GoPro Cuts 200 Jobs After Karma Drone Failure

The action-camera maker had faced a fast decline since 2014. Shares stood at around $80 in March 2014 as the firm won countless awards on innovation for its high-spec action camera line ups including the HERO series. However, in Q3 of 2016, shares were down to a mere $10 which prompted the US company to take drastic action and think outside the box.

GoPro introduced its own take on personal drones – and industry set to grow tenfold over the next three years. The GoPro Karma was unveiled as the most portable, easy-to-use and well-priced drones for photographers, videographers and amateurs galore. A week later, those headlines were replaced by the DJI Mavic Pro: a far superior product with better features from a more established drone manufacturer.

The troubles for GoPro did not stop there. Less than a month later, GoPro had to issue a full recall for all GoPro Karma drones for an engineering fault which caused the device to suddenly lose power mid-air and crash to the ground. To avoid further negative publicity, GoPro issued a full recall earlier this month, and offered a full refund plus a free GoPro HERO 5 action camera.

Nick Woodman, GoPro CEO, enthusiastically unveils the GoPro Karma only days before the DJI Mavic Pro steals the limelight.

The free action camera’s add to the increasing quarterly losses faced by the technology firm.

Today, as a result of the drama which has unfolded over the last two months, GoPro have announced they will be cutting around 200 jobs worldwide as the company plans to reshuffle its structure and operations to stay afloat. In addition, the US company said its president, Anthony Bates, would quit his post at the end of the year after three years in the job.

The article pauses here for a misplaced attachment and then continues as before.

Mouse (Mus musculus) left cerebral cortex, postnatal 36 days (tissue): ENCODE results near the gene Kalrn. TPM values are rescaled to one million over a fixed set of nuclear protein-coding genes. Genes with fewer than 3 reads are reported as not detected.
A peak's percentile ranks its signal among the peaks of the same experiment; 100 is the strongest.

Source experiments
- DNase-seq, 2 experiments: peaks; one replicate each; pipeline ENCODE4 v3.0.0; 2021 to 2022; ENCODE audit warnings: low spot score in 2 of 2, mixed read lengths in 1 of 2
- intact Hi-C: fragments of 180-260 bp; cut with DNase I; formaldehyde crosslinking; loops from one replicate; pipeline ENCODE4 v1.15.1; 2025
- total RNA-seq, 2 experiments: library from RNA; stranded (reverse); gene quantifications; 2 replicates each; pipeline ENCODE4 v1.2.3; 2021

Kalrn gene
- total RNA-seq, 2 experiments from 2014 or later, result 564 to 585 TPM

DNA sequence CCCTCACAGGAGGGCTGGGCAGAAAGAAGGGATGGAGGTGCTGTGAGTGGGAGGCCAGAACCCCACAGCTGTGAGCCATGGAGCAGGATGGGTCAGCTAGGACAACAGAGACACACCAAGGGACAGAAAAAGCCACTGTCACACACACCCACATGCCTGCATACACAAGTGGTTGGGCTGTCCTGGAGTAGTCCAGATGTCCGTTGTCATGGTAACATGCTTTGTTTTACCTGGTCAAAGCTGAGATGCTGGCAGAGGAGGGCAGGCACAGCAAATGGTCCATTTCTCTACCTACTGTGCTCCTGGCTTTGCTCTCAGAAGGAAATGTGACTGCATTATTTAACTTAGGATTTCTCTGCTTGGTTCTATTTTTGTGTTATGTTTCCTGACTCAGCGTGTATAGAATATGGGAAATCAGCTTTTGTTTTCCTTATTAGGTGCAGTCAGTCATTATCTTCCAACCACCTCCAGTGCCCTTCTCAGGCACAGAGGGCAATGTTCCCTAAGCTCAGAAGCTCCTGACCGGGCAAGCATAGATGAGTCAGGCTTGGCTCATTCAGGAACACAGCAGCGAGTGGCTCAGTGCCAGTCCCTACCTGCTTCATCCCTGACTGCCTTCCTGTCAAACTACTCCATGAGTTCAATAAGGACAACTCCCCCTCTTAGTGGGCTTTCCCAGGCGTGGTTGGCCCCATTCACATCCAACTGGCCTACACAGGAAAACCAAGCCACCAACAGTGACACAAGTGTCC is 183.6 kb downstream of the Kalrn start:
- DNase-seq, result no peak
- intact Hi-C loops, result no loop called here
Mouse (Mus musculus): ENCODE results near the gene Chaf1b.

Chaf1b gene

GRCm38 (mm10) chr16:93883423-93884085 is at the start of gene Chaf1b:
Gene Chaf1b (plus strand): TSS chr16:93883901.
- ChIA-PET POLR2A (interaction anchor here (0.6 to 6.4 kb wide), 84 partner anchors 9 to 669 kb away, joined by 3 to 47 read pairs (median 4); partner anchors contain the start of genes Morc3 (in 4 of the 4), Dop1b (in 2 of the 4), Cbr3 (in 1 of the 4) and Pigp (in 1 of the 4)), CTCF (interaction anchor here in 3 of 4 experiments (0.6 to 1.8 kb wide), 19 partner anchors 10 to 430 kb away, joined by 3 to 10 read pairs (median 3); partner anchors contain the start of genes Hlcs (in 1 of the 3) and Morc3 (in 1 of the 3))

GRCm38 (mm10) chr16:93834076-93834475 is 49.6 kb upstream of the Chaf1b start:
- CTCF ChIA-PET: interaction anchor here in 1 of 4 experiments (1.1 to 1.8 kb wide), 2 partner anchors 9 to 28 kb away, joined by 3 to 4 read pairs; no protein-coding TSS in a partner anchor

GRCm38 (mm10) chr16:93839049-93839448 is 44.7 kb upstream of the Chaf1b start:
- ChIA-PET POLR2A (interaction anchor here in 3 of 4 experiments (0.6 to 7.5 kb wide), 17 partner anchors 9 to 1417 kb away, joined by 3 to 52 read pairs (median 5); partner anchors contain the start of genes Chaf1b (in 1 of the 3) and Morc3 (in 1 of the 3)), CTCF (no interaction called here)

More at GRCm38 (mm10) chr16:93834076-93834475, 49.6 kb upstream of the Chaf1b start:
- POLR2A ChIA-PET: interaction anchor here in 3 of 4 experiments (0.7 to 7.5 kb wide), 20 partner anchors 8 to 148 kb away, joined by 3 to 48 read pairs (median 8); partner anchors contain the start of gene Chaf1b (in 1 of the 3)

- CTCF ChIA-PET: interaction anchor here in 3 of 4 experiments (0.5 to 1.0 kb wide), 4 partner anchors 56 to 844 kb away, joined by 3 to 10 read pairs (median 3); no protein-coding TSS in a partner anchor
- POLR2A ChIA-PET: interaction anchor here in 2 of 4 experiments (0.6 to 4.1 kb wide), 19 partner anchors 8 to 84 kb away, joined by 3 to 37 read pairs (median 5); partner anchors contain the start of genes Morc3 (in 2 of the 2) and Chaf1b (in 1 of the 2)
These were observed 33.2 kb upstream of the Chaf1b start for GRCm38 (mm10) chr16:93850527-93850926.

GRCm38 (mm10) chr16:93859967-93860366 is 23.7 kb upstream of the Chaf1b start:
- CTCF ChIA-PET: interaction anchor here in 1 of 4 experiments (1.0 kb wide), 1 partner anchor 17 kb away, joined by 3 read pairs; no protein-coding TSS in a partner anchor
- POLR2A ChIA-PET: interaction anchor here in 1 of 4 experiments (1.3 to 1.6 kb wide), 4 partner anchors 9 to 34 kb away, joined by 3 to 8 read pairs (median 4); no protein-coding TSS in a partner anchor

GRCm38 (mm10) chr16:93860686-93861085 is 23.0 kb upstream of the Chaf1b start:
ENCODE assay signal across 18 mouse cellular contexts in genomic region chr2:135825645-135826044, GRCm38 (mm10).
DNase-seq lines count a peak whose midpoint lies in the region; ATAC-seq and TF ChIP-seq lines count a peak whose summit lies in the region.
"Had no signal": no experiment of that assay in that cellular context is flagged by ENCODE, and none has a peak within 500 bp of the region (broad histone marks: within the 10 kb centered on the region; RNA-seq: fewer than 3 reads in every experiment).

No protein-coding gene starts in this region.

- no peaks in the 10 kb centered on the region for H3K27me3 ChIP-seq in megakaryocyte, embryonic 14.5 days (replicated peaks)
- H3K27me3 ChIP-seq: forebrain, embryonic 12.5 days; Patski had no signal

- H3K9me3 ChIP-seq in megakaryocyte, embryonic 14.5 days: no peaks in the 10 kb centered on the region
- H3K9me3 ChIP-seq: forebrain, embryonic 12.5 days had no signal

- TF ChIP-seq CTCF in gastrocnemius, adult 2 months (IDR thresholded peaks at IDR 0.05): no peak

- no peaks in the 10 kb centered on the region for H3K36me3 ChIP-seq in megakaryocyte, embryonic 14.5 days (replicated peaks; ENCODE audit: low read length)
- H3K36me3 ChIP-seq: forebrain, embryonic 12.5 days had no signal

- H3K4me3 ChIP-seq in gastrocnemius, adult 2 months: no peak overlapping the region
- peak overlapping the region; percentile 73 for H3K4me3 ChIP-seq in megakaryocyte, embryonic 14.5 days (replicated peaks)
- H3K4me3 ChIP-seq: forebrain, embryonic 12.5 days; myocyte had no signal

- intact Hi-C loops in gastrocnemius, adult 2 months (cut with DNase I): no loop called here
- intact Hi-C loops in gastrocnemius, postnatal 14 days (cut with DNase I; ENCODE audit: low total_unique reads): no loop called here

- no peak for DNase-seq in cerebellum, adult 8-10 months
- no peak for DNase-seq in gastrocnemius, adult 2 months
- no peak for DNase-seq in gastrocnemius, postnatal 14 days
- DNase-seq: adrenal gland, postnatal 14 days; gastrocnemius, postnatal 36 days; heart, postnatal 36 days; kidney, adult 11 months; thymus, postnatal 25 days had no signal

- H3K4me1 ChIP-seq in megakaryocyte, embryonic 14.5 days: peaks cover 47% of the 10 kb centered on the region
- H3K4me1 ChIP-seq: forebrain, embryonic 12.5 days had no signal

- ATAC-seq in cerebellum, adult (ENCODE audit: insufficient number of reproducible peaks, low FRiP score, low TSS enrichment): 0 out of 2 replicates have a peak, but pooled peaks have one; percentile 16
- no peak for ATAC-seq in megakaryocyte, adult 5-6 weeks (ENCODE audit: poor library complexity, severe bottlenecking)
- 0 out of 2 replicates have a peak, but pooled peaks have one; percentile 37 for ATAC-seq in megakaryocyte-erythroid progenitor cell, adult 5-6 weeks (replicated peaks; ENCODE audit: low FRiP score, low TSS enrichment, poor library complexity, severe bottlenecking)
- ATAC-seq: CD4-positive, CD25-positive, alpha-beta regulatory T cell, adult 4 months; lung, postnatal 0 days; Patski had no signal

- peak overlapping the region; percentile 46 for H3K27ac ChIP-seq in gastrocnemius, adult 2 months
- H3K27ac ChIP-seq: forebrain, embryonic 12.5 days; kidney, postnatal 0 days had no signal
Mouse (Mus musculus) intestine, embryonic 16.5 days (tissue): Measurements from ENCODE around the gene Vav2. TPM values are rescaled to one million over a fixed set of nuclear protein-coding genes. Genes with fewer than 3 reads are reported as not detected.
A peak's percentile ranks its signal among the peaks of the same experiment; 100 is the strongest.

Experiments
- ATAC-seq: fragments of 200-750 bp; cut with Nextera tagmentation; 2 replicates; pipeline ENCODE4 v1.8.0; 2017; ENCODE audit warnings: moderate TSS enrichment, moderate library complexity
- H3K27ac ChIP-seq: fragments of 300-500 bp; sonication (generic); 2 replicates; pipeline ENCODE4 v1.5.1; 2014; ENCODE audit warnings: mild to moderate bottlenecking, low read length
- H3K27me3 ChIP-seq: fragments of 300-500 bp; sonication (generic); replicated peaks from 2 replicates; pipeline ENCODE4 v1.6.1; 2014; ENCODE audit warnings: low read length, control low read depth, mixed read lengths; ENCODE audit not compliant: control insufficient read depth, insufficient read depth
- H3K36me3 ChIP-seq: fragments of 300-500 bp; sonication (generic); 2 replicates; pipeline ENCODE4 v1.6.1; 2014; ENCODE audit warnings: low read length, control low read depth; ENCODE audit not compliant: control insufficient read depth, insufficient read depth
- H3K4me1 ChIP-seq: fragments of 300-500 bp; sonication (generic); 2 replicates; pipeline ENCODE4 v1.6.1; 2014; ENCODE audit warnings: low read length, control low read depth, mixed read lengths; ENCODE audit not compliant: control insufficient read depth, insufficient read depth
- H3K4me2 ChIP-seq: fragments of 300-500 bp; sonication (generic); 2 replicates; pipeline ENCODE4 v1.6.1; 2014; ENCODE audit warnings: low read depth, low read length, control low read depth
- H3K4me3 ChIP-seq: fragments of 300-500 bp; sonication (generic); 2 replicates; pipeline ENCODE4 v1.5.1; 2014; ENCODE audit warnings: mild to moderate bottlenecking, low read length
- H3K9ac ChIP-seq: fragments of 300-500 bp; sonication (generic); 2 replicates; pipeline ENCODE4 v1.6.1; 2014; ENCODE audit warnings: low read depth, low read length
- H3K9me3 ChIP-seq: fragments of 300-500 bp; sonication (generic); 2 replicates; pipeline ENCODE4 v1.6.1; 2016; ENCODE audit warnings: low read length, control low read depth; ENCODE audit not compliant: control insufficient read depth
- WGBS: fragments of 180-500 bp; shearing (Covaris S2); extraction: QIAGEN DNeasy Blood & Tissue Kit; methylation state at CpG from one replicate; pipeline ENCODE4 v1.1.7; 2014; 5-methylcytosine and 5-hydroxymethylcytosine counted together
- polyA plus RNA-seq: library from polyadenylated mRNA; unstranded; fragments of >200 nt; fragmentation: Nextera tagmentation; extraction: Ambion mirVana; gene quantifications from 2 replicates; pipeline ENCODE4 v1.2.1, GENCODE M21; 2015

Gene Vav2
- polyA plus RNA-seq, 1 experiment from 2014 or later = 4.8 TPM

GoPro said that consumer demand for its products remained “solid”, however the company has posted a loss in each of its past four quarters.

At the start of this month it also revealed its cash reserves had fallen to $132m (£106m) – less than half the amount at the start of the year.

“The Karma drones were their recover strategy, and when they had to be recalled it faltered. This is the result. GoPro was struggling as an action cam specialist, which is why it needed an alternative market. The fact that the device was unsalable has damaged its prospects, at least temporarily.”

The 200-people cut represents 15% of the California-based company’s workforce, and fears are growing that there may yet be more job losses in the new year.

Reviews for GoPro’s new HERO 5 cameras have generally been positive. The new devices introduced voice control, electronic image stabilisation and built-in water resistance. But many early critics doubted whether the features were enough to convince existing owners to upgrade, considering it costs £349 with no buyback scheme offered on old gear.

Reviews for the Karma drone have also been well-received, until it has been put head-to-head with DJI’s Mavic Pro. Technology blogs, YouTubers and the drone community have all expressed their admiration for the Mavic Pro over the GoPro offering.

As part of its cutbacks GoPro is also closing its entertainment division which paid videographers and media producers thousands of dollars for creating and publishing unique content on the bespoke platform.

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